NEWARK, NJ - MARCH 27: Terrence Jones #3 of the Kentucky Wildcats celebrates after a play against the North Carolina Tar Heels during the east regional final of the 2011 NCAA men's basketball tournament at Prudential Center on March 27, 2011 in Newark, New Jersey. (Photo by Chris Trotman/Getty Images)

Final Four 2011: Kentucky Basketball Heads Back To Promised Land

Kentucky, one of college basketball's most storied programs, makes its return to the Final Four, lead by Coach John Calipari. But can the Wildcats get past a hot UConn team?

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Final Four 2011: Kentucky Basketball Heads Back To Promise Land

Much like Duke last season, Kentucky basketball was supposed to be a year away from making a Final Four run, especially after Enes Kanter was ruled ineligible. The Wildcats lack a true blow-by point guard and a credible post threat, not to mention they're the youngest team in the March Madness field of 68. Fortunately for Big Blue Nation, the pundits underestimate Coach Calipari's coaching acumen when making their predictions, while opponents of the Wildcats do so at their own peril.

Say what you want to say about the controversial UK coach. Lament his recruiting tactics, criticize his one and done philosophy of building a program, but don't discount the fact that Coach Cal can flat out coach. Whether he's coaching superstars or journeymen players, Cal gets the best out of his teams on both ends of the floor, especially the defensive end. This Calipari coached club is no different. They are choc-full of McDonald's all-Americans and future NBA players, yet they still guard like a group of Div II overachievers who'll be driving UPS trucks four years from now.

On their path to Houston, the Wildcats have vanquished the full spectrum of College basketball teams and styles. To recap, they've out-smarted a slow it down squad in Princeton, out-bludgeoned a WVU team known for toughness, out- worked the best front court in America in North Carolina, and then out-lasted what was once thought to be the best overall team in the country in Ohio State. You won't find a more treacherous road to Houston so it stands to reason that the Wildcats have one of the game's best navigators.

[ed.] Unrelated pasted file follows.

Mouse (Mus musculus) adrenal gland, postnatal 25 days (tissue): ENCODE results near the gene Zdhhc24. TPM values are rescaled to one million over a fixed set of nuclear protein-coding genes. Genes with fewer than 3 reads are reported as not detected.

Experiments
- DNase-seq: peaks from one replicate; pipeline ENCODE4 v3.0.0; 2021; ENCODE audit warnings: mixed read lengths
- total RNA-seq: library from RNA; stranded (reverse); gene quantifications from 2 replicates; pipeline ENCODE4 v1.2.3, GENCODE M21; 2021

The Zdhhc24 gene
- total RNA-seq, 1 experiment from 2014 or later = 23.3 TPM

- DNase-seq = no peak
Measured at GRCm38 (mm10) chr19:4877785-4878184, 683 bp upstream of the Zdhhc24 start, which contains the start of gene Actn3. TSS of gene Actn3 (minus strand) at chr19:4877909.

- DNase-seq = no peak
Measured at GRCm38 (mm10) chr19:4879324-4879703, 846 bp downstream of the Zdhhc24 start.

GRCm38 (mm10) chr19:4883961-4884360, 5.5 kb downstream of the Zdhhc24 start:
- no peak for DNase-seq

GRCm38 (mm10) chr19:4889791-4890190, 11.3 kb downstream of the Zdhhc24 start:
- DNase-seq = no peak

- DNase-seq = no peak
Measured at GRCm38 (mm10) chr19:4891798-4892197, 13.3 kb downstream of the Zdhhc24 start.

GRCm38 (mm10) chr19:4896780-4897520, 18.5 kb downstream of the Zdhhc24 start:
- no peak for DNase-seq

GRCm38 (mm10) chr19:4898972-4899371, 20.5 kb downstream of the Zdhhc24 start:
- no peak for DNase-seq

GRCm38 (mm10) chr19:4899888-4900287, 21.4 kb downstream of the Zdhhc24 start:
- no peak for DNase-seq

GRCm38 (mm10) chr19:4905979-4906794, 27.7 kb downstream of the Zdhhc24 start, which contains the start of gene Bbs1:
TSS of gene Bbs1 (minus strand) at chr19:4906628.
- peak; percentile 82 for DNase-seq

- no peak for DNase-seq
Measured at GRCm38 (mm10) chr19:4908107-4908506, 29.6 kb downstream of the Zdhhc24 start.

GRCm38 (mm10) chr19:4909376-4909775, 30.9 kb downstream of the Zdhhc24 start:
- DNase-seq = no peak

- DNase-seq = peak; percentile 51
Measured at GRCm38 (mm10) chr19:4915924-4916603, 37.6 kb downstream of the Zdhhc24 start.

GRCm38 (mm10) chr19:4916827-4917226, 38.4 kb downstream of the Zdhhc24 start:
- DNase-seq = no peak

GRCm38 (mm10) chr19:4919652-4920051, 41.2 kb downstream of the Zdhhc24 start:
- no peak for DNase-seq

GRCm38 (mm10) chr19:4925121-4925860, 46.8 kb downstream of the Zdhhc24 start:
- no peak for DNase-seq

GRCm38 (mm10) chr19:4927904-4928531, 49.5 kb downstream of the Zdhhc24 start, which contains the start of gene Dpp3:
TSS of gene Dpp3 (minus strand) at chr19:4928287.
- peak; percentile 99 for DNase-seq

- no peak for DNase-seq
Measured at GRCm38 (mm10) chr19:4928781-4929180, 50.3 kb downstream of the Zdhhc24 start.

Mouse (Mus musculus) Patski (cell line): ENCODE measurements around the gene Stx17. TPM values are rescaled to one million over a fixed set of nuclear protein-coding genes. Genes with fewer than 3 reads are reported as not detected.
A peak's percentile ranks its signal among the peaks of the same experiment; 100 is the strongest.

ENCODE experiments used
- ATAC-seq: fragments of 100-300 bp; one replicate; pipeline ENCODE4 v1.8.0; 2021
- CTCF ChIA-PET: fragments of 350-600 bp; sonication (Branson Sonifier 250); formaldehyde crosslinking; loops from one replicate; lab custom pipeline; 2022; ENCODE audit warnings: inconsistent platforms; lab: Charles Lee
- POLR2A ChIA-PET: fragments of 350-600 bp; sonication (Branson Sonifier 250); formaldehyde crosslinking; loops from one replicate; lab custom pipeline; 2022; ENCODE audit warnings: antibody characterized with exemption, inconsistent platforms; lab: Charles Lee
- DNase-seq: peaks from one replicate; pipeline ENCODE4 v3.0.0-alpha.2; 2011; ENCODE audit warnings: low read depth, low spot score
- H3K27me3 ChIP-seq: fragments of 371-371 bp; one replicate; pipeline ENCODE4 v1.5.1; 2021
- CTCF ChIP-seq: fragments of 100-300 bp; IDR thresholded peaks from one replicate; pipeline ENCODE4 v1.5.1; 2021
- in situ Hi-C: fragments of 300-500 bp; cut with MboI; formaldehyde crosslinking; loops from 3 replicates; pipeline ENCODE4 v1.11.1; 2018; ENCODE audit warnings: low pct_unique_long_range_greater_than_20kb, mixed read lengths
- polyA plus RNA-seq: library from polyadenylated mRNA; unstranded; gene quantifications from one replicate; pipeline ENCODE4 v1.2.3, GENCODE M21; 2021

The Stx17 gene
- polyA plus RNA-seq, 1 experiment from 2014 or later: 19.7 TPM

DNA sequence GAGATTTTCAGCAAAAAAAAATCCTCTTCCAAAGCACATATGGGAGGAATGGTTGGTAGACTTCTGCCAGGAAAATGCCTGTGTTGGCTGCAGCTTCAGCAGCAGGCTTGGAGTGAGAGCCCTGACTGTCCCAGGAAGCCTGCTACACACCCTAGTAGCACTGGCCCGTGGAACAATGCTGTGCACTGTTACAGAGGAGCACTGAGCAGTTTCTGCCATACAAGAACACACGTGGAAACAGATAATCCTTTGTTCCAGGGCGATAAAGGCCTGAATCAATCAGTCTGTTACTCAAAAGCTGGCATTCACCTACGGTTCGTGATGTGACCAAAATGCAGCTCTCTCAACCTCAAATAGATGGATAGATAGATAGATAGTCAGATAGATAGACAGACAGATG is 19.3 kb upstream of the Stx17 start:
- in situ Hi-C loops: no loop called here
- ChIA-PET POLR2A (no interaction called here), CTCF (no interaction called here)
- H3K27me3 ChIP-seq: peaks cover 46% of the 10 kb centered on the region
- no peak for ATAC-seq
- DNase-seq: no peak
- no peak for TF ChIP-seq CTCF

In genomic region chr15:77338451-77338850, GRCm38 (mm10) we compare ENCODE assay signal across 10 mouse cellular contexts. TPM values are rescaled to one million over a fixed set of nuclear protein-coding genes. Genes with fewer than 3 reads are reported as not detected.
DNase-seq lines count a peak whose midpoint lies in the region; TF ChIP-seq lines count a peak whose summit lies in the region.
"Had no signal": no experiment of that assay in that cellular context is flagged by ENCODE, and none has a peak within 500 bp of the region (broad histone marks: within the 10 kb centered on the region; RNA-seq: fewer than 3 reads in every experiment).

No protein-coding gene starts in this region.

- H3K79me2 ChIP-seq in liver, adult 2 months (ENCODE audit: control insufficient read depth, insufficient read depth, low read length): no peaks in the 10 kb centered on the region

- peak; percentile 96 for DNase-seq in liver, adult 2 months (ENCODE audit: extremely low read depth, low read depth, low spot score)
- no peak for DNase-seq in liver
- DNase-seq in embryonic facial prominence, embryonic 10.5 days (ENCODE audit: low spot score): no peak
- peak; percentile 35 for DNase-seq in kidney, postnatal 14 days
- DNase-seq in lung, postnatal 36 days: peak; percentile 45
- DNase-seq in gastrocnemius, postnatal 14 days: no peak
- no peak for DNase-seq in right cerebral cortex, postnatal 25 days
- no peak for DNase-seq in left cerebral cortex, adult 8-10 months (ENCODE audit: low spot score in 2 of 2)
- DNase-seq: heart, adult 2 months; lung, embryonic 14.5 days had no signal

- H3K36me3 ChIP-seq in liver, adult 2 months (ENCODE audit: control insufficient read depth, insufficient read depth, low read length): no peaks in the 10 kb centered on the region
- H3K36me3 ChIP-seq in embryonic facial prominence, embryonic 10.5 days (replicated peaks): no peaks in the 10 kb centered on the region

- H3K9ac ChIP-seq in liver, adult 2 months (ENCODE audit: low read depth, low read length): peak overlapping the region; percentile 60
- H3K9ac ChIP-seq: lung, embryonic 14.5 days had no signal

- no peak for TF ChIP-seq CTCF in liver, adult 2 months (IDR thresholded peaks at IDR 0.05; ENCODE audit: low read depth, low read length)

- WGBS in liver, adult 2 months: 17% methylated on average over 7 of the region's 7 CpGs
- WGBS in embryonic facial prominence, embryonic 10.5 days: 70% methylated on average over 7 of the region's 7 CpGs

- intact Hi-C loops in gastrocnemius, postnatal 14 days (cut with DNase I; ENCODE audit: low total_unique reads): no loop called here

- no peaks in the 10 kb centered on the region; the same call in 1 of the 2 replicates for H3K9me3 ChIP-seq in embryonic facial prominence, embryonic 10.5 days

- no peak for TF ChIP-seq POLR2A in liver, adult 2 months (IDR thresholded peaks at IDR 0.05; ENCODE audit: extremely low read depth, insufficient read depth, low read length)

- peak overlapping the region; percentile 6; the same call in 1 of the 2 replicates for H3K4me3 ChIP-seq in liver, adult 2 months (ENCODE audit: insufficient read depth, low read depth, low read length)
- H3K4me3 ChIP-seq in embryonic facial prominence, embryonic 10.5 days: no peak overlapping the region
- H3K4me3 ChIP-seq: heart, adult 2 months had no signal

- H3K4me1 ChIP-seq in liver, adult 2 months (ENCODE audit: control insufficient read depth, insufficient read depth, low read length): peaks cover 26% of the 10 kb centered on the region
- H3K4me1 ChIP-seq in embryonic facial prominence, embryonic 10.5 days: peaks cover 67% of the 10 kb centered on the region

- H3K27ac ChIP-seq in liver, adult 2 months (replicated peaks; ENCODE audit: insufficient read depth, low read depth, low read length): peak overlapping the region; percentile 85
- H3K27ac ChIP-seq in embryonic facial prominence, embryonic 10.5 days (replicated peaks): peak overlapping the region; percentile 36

Players to Watch
Brandon Knight and Terrence Jones are the Wildcats two best players. Knight's range allows him to be a threat the second he crosses half court, but his ability to hit the big shot at the end of games is what makes the freshman guard uniquely dangerous. The enigmatic Jones has all the talent in the world as a hybrid forward. If he's on his game, he's as versatile as they come, taking big forwards out beyond the arc or posting up smaller defenders in the paint. If he's in the right frame of mind, he's a mismatch for most every team he faces.

Perhaps the most important player to the Wildcats down the tournament stretch has been Josh Harrellson. The unheralded senior center has played out of his mind in the last two weeks. Harrellson provided a huge spark off the bench in Kentucky's second round meeting against WVU, played Ohio State's POY candidate Jared Sullinger to a stalemate, and then topped it off by having a terrific game against UNC's monster front court in the regional final. Harrellson's play has been outstanding from a production standpoint, but his presence on the floor has been a godsend for Terrence Jones because it allows the talented freshman forward to float away from the bucket and be his dynamic self.

Scouting UConn
There's not another team in America that relies more on one player than Connecticut does with Kemba Walker. Naturally, any Husky scouting report worth its salt will be predicated on defending Kemba Walker. The explosive UConn lead guard can get his shot whenever he needs to which is a disconcerting factoid in its own right. Recently, oh let's call it right around the start of the Big East tournament, Kemba Walker started to find shots for his talented freshman cohorts Shabazz Napier and Jeremy Lamb. The scary news for opponents is that the first year duo is now doing some heavy lifting and knocking down shots taking pressure off of Kemba. Make no mistake, Kentucky has its work cut out for it guarding the perimeter if all three of these players come to play.

If there is a defensive reprieve for the Wildcats, it's in the front court. Alex Oriakhi and Charles Okwandu don't possess the skilled back to the basket post game that will keep Calipari up at night. Look for UK's frontcourt of Jones and Harrellson to be the primary source of help to drivers and ball screens knowing that UConn is unlikely to punish mismatches in the post.

On the other end, Terrence Jones has to be salivating after watching fellow power forward Derrick Williams of Arizona obliterate UConn's bigs. Look for Jones to pull either Oriakhi or Okwandu away from the bucket to create space for Knight, Lamb, and Miller to slash to the bucket and kick to shooters in Calipari's dribble drive motion attack.

One team has talent and depth, the other team has Kemba Walker. Not to oversimplify the game, but it is going to boil down to how the Wildcats handle Walker. They'll need to throw bodies at the player of the year candidate and take away the "easy money" buckets Kemba Walker has killed teams with in the tournament. Coach Cal has to find a way to get the ball out of Walker's hands and make UConn's freshman pick up the scoring slack, then hope the stage is too big for Napier and Lamb.

On the other end, UConn has defensive holes in their front court for Jones and Knight to exploit. Will they have the patience? I know I can't wait to find out.

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